In the aftermath of the merger meetings, Ridley focused on a compromise with the Demons Alternative to ensure that Melbourne could continue as a viable business. His board co-opted Gutnick and Mark Jenkins onto the board and a truce of sorts was struck between all parties. In the months following the 1996 merger vote, the businessman and Joseph Gutnick became president. He put $3 million of his own money into the club, and sacked Balme as coach midway through the 1997 season. In 1998, under new coach Neale Daniher, the club spent most of the season in the top eight and beat the eventual premiers Adelaide in the Qualifying Final. Melbourne also eliminated St Kilda, but lost to North Melbourne in the Preliminary Final. In 1999 Melbourne finished in the bottom three.
In 2000 Daniher took Melbourne to the Grand Final, but the Demons were convincingly beaten by Essendon. The members had expected a new era of success, but in 2001 it was the same old story: Melbourne finished 11th. In 2002, although Melbourne again made the finals, Gutnick was voted out by the members.
In 2003, Melbourne plunged into a new crisis, winning only five games for the year and posting a $1 million loss. President Gabriel Szondy resigned and it seemed that Daniher's tenure as coach was under threat. But, continuing the recent trend, in 2004, Melbourne climbed the ladder again, winning 14 games and leading the competition, albeit for one round only, in round 18; from there, the club lost five matches in a row, including the elimination final, to finish seventh. During the 2004 post-season, the Demons tragically lost defender Troy Broadbridge in the 2004 Boxing Day tsunami, when he was swept off Phi Phi island in Thailand. He was walking along the beach with his wife Trisha when the tsunami struck. His body was found on 3 January 2005, and brought home. A funeral was held on 20 January 2005 in recognition to the No. 20 guernsey he wore during his playing days. During the 2005 off-season, the whole team travelled to the island in which Broadbridge was killed to build a new school for those struck by the tsunami. The No.20 jumper was then rested for two years.
Melbourne started 2005 strongly, being second after round 12, however losing momentum by round 19 appeared unlikely to play finals, then wins against Western Bulldogs, Geelong at Geelong (where Melbourne had not won since the late 1980s), and Essendon in round 22, placed the club seventh and a finals berth, only to lose the Elimination Final to Geelong by 55 points.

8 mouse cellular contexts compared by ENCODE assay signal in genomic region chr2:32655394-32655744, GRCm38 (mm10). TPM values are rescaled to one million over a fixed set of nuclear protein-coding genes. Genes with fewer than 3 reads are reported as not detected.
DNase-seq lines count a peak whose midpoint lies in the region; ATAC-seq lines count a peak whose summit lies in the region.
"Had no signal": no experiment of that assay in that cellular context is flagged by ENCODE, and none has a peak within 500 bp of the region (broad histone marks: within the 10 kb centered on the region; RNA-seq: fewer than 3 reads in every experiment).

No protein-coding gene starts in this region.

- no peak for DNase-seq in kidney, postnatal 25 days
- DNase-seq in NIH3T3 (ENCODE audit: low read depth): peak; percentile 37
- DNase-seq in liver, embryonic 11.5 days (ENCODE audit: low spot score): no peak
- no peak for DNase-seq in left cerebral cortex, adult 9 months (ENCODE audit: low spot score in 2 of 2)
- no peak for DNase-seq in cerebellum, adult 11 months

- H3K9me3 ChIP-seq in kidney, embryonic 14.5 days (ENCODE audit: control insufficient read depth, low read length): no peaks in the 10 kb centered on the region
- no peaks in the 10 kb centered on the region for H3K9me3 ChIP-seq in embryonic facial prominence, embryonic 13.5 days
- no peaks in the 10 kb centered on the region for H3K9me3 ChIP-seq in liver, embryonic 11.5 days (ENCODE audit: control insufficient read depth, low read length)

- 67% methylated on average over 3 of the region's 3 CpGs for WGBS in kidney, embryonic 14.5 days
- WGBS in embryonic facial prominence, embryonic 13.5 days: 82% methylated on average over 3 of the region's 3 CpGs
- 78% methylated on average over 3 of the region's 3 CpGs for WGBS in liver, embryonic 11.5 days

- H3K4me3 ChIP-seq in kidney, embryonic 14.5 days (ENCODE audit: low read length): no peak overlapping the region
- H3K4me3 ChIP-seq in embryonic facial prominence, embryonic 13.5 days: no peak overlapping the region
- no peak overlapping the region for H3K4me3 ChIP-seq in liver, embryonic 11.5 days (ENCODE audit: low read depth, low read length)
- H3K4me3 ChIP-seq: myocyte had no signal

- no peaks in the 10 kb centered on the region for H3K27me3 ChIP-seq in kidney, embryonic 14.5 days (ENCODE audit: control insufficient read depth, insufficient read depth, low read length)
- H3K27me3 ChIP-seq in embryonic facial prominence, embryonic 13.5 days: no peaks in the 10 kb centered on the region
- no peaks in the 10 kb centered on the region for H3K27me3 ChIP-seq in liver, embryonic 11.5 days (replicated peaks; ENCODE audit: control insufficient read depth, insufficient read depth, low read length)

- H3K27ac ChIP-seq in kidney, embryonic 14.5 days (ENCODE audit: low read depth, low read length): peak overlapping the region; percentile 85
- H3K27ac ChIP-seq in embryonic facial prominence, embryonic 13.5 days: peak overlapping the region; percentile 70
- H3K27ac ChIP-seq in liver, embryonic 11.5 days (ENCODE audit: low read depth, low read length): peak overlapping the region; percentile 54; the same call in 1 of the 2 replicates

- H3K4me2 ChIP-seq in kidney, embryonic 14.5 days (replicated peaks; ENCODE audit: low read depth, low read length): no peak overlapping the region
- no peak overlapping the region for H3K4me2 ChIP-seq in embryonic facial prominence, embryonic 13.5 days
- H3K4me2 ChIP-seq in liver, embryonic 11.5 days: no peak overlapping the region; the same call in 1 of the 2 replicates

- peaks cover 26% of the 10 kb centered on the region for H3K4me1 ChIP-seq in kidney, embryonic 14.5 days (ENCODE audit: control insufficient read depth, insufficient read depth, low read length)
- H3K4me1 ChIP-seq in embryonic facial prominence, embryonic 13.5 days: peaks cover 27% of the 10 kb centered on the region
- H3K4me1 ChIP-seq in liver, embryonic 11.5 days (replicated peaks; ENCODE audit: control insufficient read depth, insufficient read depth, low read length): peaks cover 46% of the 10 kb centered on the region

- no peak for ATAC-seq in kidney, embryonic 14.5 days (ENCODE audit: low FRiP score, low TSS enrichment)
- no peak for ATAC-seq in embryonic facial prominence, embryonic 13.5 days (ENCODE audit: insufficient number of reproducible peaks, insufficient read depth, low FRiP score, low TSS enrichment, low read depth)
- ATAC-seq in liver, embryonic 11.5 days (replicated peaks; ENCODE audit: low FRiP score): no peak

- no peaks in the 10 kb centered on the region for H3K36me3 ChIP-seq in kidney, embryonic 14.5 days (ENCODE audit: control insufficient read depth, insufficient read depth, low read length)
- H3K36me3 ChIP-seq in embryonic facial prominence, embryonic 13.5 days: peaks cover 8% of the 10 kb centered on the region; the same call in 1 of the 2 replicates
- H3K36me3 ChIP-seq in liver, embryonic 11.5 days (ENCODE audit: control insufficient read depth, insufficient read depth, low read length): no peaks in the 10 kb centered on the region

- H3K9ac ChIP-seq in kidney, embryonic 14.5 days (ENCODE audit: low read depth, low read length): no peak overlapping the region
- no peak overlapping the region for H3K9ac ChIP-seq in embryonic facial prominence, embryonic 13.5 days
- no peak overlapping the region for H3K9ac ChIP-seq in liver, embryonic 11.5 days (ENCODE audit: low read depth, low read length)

In 2006, after a slow start, Melbourne again finished the season in seventh position. After defeating St Kilda in the second Elimination Final by 18 points the season ended the following week when Fremantle beat the Demons by 28 points. Melbourne's coach Neale Daniher had become the second longest-serving coach of Melbourne, and the longest-surviving in the entire history of the VFL/AFL not to have coached a premiership side.
2007: Daniher's departure and rebuilding
Season 2007 was a poor one for Melbourne.[according to whom?] After losing their first nine games through a combination of injury and poor form, they finally broke through with wins against Adelaide and Collingwood. But, following a loss to Richmond the next week, Daniher resigned from the club, and Mark Riley was appointed as caretaker coach. The resignation of Daniher caused significant tension at the club. It was an unpopular move with the leadership group, and captain David Neitz expressed his dissatisfaction over the decision. Winning three of their remaining nine games, Melbourne avoided the wooden spoon and finished 14th.
Dean Bailey was appointed as coach for the 2008 season, but success did not follow, as Melbourne lost their first six matches, before breaking through with a record comeback win in round seven against Fremantle. They showed signs of improvement, putting up a good fight[according to whom?] in round nine against top-of-the-ladder team Hawthorn, who was undefeated at the time. Melbourne had to wait until round 14 for the second win. After good performances,[vague] against Collingwood, Richmond, and Sydney in the preceding weeks, the Demons defeated Brisbane by a solitary point in the two teams' first encounter at the MCG in nine years.
2008: Birthday celebrations and financial crisis